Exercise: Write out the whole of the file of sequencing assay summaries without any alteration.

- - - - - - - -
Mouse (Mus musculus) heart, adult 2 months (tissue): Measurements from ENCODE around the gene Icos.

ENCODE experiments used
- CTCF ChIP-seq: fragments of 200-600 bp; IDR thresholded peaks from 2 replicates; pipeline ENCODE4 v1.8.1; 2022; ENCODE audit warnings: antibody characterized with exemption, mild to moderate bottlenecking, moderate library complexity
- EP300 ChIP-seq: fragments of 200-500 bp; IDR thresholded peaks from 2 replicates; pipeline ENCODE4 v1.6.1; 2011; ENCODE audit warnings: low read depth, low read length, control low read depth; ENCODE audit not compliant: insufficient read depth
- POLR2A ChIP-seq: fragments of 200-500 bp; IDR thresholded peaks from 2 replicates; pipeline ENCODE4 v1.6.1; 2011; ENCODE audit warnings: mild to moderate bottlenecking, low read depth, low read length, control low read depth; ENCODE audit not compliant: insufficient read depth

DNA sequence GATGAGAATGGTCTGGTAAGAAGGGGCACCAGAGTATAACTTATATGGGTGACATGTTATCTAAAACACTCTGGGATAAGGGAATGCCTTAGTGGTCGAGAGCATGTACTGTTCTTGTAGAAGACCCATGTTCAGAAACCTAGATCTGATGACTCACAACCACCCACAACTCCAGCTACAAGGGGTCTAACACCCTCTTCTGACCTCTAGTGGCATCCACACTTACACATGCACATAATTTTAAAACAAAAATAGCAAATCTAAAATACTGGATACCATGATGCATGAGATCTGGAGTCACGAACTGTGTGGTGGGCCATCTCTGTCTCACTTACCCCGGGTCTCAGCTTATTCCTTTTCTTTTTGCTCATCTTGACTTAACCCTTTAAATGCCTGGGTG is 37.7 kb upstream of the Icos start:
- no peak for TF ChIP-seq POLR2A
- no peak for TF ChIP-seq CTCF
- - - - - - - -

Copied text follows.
Mouse (Mus musculus) heart, adult 2 months (tissue): Measurements from ENCODE around the gene Icos.

ENCODE experiments used
- CTCF ChIP-seq: fragments of 200-600 bp; IDR thresholded peaks from 2 replicates; pipeline ENCODE4 v1.8.1; 2022; ENCODE audit warnings: antibody characterized with exemption, mild to moderate bottlenecking, moderate library complexity
- EP300 ChIP-seq: fragments of 200-500 bp; IDR thresholded peaks from 2 replicates; pipeline ENCODE4 v1.6.1; 2011; ENCODE audit warnings: low read depth, low read length, control low read depth; ENCODE audit not compliant: insufficient read depth
- POLR2A ChIP-seq: fragments of 200-500 bp; IDR thresholded peaks from 2 replicates; pipeline ENCODE4 v1.6.1; 2011; ENCODE audit warnings: mild to moderate bottlenecking, low read depth, low read length, control low read depth; ENCODE audit not compliant: insufficient read depth

DNA sequence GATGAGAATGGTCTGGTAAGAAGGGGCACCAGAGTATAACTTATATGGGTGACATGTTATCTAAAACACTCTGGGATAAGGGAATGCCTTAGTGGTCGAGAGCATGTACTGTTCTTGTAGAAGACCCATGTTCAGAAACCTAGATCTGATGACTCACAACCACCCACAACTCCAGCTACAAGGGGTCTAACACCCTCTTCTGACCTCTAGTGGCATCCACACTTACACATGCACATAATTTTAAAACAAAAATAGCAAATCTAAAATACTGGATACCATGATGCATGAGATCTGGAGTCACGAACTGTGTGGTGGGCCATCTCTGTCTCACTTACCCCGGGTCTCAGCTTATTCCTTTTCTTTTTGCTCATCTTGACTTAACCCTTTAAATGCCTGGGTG is 37.7 kb upstream of the Icos start:
- no peak for TF ChIP-seq POLR2A
- no peak for TF ChIP-seq CTCF